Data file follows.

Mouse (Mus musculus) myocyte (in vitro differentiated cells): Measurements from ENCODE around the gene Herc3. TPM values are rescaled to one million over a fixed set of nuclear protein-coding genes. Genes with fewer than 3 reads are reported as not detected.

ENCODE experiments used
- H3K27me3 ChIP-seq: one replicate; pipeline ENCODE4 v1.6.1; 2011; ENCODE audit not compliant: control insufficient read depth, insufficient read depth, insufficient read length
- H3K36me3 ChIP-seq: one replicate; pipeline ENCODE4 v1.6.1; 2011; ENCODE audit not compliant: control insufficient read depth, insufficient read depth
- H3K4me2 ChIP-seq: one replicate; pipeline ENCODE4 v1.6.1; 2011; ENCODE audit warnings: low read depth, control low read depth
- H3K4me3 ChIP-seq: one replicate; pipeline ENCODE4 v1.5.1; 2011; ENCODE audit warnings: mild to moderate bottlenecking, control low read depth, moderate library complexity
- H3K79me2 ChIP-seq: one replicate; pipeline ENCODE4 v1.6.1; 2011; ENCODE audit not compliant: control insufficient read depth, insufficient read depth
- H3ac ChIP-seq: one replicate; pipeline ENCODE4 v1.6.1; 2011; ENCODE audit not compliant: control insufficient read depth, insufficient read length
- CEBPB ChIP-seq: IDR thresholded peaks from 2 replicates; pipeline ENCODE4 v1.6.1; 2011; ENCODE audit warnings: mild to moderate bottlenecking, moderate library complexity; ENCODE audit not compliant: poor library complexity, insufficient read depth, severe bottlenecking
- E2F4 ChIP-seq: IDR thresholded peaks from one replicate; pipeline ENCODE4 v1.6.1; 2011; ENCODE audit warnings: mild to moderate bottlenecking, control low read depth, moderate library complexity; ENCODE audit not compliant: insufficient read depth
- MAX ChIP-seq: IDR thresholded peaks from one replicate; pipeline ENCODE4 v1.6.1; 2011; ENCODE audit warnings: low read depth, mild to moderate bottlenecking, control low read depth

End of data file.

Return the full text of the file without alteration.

Mouse (Mus musculus) myocyte (in vitro differentiated cells): Measurements from ENCODE around the gene Herc3. TPM values are rescaled to one million over a fixed set of nuclear protein-coding genes. Genes with fewer than 3 reads are reported as not detected.

ENCODE experiments used
- H3K27me3 ChIP-seq: one replicate; pipeline ENCODE4 v1.6.1; 2011; ENCODE audit not compliant: control insufficient read depth, insufficient read depth, insufficient read length
- H3K36me3 ChIP-seq: one replicate; pipeline ENCODE4 v1.6.1; 2011; ENCODE audit not compliant: control insufficient read depth, insufficient read depth
- H3K4me2 ChIP-seq: one replicate; pipeline ENCODE4 v1.6.1; 2011; ENCODE audit warnings: low read depth, control low read depth
- H3K4me3 ChIP-seq: one replicate; pipeline ENCODE4 v1.5.1; 2011; ENCODE audit warnings: mild to moderate bottlenecking, control low read depth, moderate library complexity
- H3K79me2 ChIP-seq: one replicate; pipeline ENCODE4 v1.6.1; 2011; ENCODE audit not compliant: control insufficient read depth, insufficient read depth
- H3ac ChIP-seq: one replicate; pipeline ENCODE4 v1.6.1; 2011; ENCODE audit not compliant: control insufficient read depth, insufficient read length
- CEBPB ChIP-seq: IDR thresholded peaks from 2 replicates; pipeline ENCODE4 v1.6.1; 2011; ENCODE audit warnings: mild to moderate bottlenecking, moderate library complexity; ENCODE audit not compliant: poor library complexity, insufficient read depth, severe bottlenecking
- E2F4 ChIP-seq: IDR thresholded peaks from one replicate; pipeline ENCODE4 v1.6.1; 2011; ENCODE audit warnings: mild to moderate bottlenecking, control low read depth, moderate library complexity; ENCODE audit not compliant: insufficient read depth
- MAX ChIP-seq: IDR thresholded peaks from one replicate; pipeline ENCODE4 v1.6.1; 2011; ENCODE audit warnings: low read depth, mild to moderate bottlenecking, control low read depth